Taliban militants attacked Pakistani forces and recaptured a strategic town yesterday while two suicide bomb blasts at an Islamic university in the capital killed six people and wounded at least 20, officials said.
The government made an immediate link between the university attack and an offensive against the Taliban, with the Interior Minister Rehman Malik saying "all roads are leading towards South Waziristan".
Fighting for control of the lawless area is a major test of the government's ability to tackle an increasingly brazen insurgency that has seen a string of attacks in various parts of the country.
The army captured the small town of Kotkai on Monday, the birthplace of the Pakistan Taliban chief, Hakimullah Mehsud, on the approach to an insurgent base in South Waziristan, but officials said that militants struck back yesterday to retake it.
The two suicide bomb blasts to hit the International Islamic University in Islamabad were the first since the offensive began. The sprawling university teaches more than 12,000 students, nearly half of them female and including hundreds of foreigners, focusing on education that incorporates Islam in modern times.
"Those who attacked the university have shown that they are neither friends of Islam nor of Pakistan," Mr Malik said. "Those carrying out this aggression are just testing the nerves of our nation."
Remote and rugged South Waziristan, with its mountains and patchy forests cut through by dry creeks and ravines, is a global hub for militants, and the offensive is being closely followed by the US and other powers embroiled in Afghanistan. An intelligence official said jets bombed Taliban positions in and around Kotkai after the militant counterattack.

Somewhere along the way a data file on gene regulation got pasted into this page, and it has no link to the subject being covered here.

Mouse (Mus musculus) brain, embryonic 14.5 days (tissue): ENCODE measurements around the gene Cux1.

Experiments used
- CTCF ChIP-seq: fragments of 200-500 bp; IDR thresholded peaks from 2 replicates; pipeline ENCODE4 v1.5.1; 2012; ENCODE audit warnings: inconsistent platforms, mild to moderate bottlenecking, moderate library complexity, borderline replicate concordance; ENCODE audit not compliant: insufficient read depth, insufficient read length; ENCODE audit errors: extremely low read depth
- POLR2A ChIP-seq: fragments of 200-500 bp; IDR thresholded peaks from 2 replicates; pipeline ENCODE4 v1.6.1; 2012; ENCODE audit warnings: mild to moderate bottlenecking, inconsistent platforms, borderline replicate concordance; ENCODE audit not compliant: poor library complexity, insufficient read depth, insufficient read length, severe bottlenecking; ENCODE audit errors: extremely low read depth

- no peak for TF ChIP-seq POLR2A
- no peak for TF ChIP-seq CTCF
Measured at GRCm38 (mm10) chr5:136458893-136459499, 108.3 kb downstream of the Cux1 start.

The town, also the home town of Qari Hussain Mehsud, a senior Taliban commander known as "the mentor of suicide bombers", is a gateway to a militant stronghold at Sararogha.
US Defence Secretary Robert Gates said he was encouraged by the offensive but it was too early to gauge the impact. General David Petraeus, commander of US forces in the region, held talks with Pakistani military and government officials on Monday.
Military officials and analysts said forces had faced less resistance than expected, but heavy fighting was likely when soldiers approach militant sanctuaries in the forest-covered mountains. About 28,000 soldiers are battling an estimated 10,000 hard-core Taliban. The army has launched brief offensives in South Waziristan before, the first in in 2004 when it suffered heavy casualties before striking a peace pact.
This time, however, analysts say the army, the government and the general public all agree the time has come to deal with the Pakistani Taliban.
"I'm obviously encouraged by the Pakistani operations," Mr Gates said. "And so we obviously are very supportive of what the Pakistanis are doing. But it's very early yet."